The in vitro antibacterial activities of 29 traditional medicinal plants used in respiratory ailments were assessed on multidrug resistant Gram-positive and Gram-negative bacteria isolated from the sore throat patients and two reference strains. The methanolic, n-hexane, and aqueous extracts were screened by the agar well diffusion assay. Bioactive fractions of effective extracts were identified on TLC coupled with bioautography, while their toxicity was determined using haemolytic assay against human erythrocytes. Qualitative and quantitative phytochemical analysis of effective extracts was also performed. Methanolic extract of 18 plants showed antimicrobial activity against test strains. Adhatoda vasica (ZI = 17–21 mm, MIC: 7.12–62.5 μg/mL), Althaea officinalis (ZI = 16–20 mm, MIC: 15.62–31.25 μg/mL), Cordia latifolia (ZI = 16–20 mm, MIC: 12.62–62.5 μg/mL), Origanum vulgare (ZI = 20–22 mm, MIC: 3–15.62 μg/mL), Thymus vulgaris (ZI = 21–25 mm, MIC: 7.81–31.25 μg/mL), and Ziziphus jujuba (ZI = 14–20 mm, MIC: 7.81–31.25 μg/mL) showed significant antibacterial activity. Alkaloid fractions of Adhatoda vasica, Cordia latifolia, and Origanum vulgare and flavonoid fraction of the Althaea officinalis, Origanum vulgare, Thymus Vulgaris, and Ziziphus jujuba exhibited antimicrobial activity. Effective plant extracts show 0.93–0.7% erythrocyte haemolysis. The results obtained from this study provide a scientific rationale for the traditional use of these herbs and laid the basis for future studies to explore novel antimicrobial compounds.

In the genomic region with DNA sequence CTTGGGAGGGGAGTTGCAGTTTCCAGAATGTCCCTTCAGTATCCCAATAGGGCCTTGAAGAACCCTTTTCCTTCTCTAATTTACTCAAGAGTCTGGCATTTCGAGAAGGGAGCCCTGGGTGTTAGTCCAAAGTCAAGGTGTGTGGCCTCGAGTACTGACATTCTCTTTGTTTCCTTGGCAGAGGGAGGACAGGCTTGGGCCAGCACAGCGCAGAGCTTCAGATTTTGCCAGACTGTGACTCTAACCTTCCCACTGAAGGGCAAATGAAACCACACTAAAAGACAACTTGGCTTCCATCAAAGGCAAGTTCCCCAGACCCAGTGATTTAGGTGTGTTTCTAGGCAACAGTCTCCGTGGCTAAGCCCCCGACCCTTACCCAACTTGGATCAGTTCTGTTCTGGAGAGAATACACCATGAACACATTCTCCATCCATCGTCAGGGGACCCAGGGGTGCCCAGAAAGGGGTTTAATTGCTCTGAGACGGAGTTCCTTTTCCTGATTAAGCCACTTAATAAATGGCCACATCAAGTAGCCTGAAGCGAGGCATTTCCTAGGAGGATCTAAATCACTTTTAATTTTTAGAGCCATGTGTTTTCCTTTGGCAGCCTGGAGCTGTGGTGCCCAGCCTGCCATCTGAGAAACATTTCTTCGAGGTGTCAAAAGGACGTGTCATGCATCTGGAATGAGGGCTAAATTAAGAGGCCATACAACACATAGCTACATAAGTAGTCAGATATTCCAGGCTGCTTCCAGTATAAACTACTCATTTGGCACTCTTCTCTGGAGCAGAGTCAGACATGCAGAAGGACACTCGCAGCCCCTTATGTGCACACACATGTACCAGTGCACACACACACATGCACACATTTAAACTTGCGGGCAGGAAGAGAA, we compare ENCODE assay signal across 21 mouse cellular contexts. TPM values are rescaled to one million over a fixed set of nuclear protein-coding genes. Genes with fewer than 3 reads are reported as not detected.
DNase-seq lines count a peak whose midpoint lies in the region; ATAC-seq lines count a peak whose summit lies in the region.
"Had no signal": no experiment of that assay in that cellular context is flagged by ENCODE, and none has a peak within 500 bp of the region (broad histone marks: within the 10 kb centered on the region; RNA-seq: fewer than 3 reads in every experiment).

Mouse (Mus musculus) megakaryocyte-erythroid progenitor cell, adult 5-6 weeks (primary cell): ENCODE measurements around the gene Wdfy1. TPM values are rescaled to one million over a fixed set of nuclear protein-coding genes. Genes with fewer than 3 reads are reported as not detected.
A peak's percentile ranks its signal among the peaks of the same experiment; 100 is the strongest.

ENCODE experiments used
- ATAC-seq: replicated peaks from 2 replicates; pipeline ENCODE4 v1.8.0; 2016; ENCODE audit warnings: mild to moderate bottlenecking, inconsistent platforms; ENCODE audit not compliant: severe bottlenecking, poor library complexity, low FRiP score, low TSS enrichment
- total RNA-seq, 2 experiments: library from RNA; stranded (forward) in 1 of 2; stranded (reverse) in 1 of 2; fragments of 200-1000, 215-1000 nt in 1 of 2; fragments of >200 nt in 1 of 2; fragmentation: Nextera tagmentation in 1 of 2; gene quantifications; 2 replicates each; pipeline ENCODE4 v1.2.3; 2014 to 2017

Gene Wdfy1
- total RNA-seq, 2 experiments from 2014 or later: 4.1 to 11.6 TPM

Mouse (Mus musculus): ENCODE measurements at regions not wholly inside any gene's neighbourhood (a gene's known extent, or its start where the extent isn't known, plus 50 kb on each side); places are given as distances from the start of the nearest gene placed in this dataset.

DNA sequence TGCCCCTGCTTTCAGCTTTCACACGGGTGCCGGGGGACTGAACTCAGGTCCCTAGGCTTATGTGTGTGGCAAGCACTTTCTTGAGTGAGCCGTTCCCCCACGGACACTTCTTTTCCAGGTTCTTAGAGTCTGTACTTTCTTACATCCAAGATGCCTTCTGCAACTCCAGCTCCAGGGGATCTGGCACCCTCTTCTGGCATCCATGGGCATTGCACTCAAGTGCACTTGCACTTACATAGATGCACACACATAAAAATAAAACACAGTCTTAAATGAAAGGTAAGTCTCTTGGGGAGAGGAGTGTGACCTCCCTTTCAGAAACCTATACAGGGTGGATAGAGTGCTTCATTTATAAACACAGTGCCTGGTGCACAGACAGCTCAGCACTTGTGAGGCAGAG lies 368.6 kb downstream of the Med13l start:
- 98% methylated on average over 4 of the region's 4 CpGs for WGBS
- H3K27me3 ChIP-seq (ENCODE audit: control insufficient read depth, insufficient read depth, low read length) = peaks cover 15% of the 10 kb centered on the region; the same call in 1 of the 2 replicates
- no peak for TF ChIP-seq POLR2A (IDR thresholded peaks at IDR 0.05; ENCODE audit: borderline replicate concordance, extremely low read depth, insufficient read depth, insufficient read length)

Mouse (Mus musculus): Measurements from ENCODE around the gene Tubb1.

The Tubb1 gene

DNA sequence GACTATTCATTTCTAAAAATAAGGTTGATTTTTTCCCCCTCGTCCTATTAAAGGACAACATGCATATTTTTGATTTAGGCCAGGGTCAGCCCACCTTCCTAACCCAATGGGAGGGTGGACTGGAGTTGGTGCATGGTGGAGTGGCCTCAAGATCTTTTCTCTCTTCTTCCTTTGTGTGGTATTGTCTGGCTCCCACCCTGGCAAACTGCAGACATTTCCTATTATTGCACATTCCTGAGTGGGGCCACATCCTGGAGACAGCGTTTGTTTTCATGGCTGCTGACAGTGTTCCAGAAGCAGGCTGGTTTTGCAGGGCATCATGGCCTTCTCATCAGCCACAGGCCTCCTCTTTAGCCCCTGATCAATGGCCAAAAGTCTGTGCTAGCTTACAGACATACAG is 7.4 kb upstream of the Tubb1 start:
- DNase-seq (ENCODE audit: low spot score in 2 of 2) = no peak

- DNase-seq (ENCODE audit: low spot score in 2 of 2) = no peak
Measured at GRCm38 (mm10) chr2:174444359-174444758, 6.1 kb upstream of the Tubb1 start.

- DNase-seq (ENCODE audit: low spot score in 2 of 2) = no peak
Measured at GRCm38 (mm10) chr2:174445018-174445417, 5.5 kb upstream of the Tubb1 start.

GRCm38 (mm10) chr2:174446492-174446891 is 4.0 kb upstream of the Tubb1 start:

Microbial biofilm formation in dental unit water lines (DUWL) is a phenomenon that has been recognized for nearly four decades. Water delivered by DUWL can harbor high numbers of bacteria, including opportunistic pathogens. Biofilms on tubing within DUWL may serve as a reservoir for these microorganisms and should therefore be controlled. In this study, the effects of eight biocides were monitored on DUWL biofilms individually and in combination by epifluorescence microscopy and total viable counts (TVC). The effects of sodium dodecyl sulphate (SDS), hydrogen peroxide (H2O2), sodium hypochlorite (NaOCl), phenol (Phe), Tween 20 (Tw 20), ethylenediaminetetraacetic acid (EDTA), chlorohexidine gluconate (CHX), and povidine iodine (PI) were tested on DUWL biofilms alone and in combination. PI was found to have negligible effects on biofilm removal either applied alone or in combined form with CHX. Applying all biocides simultaneously did not completely eliminate viable bacteria nor did they remove biofilm. Overall, when combined, the biocides performed better than singly applied products. The most effective biocides were NaOCl and Phe (both alone and in combination).